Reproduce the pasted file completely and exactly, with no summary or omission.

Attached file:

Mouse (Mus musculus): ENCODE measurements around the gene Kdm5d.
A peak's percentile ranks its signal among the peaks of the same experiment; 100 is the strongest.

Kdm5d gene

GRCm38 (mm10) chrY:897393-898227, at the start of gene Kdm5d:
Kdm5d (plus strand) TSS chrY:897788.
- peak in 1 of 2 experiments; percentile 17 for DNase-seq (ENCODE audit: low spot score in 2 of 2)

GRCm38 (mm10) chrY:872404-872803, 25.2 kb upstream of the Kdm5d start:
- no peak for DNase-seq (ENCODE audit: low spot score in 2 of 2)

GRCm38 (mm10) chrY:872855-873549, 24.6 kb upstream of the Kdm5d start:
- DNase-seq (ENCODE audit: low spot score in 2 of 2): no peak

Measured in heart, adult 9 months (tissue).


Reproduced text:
Mouse (Mus musculus): ENCODE measurements around the gene Kdm5d.
A peak's percentile ranks its signal among the peaks of the same experiment; 100 is the strongest.

Kdm5d gene

GRCm38 (mm10) chrY:897393-898227, at the start of gene Kdm5d:
Kdm5d (plus strand) TSS chrY:897788.
- peak in 1 of 2 experiments; percentile 17 for DNase-seq (ENCODE audit: low spot score in 2 of 2)

GRCm38 (mm10) chrY:872404-872803, 25.2 kb upstream of the Kdm5d start:
- no peak for DNase-seq (ENCODE audit: low spot score in 2 of 2)

GRCm38 (mm10) chrY:872855-873549, 24.6 kb upstream of the Kdm5d start:
- DNase-seq (ENCODE audit: low spot score in 2 of 2): no peak

Measured in heart, adult 9 months (tissue).